Soy foods have been linked to breast cancer survival

They’ve previously been associated to the spread of cancers, but it turns out soy products can do a lot more good than harm.

By Katie Skelly
While previous research has shown the consumption of soy products to be potentially detrimental – one particular study showed that by a medium amount of soy to one’s diet may in fact activate genes that make cancer cells spread – new findings have proven, that in some cases, they can have quite the opposite effect.
The research, published in the journal CANCER has discovered that the isoflavones found in soy products actually slowed the progression of an aggressive form of the disease commonly known as hormone receptor-negative breast cancer.
Isoflavones, which are plant-based compounds that resemble estrogen, were previously thought to speed up the production of cancer cells, but after collecting the data from over 6000 breast cancer sufferers, the researchers from Tufts University in Massachusetts were finally able to clear their name.
Last month, high breast density and glandular tissue were identified double the risk of developing contralateral breast cancer of family history.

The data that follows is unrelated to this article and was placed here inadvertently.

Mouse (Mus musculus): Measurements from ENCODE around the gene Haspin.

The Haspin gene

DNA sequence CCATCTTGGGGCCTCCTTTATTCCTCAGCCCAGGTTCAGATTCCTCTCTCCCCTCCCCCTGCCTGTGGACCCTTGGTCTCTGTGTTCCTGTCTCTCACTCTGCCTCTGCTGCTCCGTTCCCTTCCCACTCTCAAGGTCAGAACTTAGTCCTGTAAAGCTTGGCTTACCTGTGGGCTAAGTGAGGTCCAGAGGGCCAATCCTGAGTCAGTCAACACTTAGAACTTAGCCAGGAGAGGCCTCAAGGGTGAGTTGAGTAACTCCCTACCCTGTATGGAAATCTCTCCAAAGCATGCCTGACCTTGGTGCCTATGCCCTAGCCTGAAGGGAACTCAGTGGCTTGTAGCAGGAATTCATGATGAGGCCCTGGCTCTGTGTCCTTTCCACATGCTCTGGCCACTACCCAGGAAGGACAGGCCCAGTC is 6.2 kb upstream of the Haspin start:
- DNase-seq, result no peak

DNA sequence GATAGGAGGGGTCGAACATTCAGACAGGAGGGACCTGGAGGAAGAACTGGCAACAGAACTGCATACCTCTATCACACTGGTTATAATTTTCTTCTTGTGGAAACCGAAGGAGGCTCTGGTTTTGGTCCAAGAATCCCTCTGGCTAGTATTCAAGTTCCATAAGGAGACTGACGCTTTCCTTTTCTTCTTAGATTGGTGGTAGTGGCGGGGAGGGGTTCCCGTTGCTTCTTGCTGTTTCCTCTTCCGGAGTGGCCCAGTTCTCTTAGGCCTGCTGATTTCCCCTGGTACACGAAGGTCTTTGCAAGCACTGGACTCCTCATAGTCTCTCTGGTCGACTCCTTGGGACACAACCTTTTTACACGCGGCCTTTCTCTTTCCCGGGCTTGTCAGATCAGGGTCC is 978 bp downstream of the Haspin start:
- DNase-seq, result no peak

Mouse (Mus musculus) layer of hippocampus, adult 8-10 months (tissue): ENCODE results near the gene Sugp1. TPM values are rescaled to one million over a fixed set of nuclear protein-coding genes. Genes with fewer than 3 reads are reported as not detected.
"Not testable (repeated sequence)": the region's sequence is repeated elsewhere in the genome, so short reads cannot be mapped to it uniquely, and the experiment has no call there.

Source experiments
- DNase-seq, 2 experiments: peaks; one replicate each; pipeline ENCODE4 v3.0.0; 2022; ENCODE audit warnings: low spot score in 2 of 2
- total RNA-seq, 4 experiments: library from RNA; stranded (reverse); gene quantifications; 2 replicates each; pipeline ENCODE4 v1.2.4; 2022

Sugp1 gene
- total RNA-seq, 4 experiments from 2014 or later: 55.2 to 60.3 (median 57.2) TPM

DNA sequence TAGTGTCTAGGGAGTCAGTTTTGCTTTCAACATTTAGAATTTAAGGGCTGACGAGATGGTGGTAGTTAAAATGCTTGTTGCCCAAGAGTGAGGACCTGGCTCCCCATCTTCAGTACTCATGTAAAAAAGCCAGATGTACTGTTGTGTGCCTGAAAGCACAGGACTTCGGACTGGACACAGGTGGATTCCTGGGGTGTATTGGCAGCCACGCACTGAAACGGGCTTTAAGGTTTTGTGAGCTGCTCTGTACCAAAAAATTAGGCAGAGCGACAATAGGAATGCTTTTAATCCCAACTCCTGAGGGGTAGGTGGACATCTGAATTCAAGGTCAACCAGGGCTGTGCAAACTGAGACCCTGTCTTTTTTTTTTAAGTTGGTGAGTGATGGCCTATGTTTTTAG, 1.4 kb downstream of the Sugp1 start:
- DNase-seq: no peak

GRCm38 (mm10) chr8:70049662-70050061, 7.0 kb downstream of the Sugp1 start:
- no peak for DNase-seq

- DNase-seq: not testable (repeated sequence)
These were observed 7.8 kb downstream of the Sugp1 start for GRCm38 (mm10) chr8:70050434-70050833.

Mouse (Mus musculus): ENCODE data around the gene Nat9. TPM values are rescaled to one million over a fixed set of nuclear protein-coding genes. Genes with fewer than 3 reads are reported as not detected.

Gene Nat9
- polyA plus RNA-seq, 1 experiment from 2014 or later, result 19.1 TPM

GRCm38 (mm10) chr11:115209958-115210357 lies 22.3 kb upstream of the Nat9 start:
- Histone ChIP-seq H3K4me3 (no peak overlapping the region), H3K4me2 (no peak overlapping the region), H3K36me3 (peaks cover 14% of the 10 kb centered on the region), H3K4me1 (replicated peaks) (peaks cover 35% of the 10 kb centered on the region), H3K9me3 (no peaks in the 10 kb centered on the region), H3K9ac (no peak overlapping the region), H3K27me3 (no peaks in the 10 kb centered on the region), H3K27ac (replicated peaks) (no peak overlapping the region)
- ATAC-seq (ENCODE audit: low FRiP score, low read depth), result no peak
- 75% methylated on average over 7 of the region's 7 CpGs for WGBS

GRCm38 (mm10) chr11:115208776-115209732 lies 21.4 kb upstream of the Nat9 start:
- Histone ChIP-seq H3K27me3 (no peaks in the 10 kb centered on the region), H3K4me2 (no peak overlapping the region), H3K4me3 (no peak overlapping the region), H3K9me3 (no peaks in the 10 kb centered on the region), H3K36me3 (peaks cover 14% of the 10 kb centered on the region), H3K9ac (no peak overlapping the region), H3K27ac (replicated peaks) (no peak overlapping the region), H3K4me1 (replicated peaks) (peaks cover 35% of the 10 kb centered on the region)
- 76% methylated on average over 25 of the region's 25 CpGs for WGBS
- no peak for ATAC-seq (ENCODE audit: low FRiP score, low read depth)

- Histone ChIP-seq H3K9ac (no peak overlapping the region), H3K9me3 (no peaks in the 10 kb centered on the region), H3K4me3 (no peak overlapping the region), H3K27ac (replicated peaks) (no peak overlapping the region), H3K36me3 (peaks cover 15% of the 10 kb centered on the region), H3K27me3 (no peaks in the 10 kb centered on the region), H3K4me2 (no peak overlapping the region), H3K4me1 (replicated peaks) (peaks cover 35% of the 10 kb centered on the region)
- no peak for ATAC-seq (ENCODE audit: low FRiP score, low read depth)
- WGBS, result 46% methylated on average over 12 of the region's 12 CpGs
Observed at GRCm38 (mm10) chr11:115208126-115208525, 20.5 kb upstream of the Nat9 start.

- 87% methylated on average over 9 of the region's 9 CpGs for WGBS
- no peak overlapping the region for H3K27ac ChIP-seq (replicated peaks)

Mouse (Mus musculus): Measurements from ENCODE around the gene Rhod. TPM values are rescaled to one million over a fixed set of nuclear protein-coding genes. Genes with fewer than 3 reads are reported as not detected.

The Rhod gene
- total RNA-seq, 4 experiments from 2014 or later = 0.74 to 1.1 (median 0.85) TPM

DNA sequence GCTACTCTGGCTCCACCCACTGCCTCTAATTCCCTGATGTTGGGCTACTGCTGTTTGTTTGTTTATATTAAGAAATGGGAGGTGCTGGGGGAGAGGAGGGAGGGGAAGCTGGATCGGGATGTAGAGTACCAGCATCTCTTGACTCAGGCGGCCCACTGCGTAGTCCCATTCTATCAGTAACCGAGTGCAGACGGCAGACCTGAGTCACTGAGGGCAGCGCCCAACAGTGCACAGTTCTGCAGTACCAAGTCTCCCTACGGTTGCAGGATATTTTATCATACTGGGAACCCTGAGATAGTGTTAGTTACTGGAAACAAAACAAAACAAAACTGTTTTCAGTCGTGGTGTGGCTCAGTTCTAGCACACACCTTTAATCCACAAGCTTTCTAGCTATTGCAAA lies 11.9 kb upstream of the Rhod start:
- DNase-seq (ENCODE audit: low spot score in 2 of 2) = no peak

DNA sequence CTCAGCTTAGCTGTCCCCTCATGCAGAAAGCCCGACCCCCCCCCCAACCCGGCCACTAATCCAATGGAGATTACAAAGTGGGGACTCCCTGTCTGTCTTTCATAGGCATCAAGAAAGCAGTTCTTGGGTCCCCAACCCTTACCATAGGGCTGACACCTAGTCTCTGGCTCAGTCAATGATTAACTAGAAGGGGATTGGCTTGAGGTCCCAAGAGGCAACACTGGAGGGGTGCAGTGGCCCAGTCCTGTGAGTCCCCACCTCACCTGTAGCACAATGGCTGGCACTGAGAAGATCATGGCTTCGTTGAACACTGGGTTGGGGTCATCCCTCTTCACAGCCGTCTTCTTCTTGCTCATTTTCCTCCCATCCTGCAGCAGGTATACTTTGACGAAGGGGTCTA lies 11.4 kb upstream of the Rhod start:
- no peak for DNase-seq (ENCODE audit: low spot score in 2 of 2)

That’s right, over the course nine years, those who consumed naturally occurring isoflavones in large amounts were actually 21 per cent less likely to die than those who consumed small amounts.
For the most part, the decrease was confined to women with hormone receptor-negative tumours, and sufferers who were not treated with anti-estrogen therapy such as tamoxifen (which blocks the effects of estrogen).
"Based on our results, we do not see a detrimental effect of soy food intake among women who were treated with endocrine therapy,” says lead author Dr Fang Fang Zhang.
“For women with hormone receptor-negative breast cancer, soy food products may potentially have a protective effect. Women who did not receive endocrine therapy as a treatment for their breast cancer had a weaker, but still statistically significant, association."
Senior author Esther John agrees. Adding: "Our findings suggest that survival may be better in patients with a higher consumption of isoflavones."
How exactly isoflavones from foods interact with breast cancer cells is yet to become clear, however researchers hypothesise that their antioxidant, anti-inflammatory and anti-angiogenic properties could well have an impact on tumour survival and growth.

What are the signs and symptoms of breast cancer?

Besides a breast lump, which 83 per cent of diagnosed women bring to their doctors, women should also seek professional advice
  • Nipple abnormalities including redness, crusting or clear/bloody discharge
  • Breast pain or discomfort
  • Breast skin abnormalities
  • Breast ulcerations
  • Swelling or lump in the armpit
  • Back or muscular pain
  • Breathlessness
  • Changes to the contour or shape of the breast
Early detection is vital and can save lives. If you’re experiencing any of the above symptoms, wish to find out more, or want to book in for a check-up, visit your local GP today.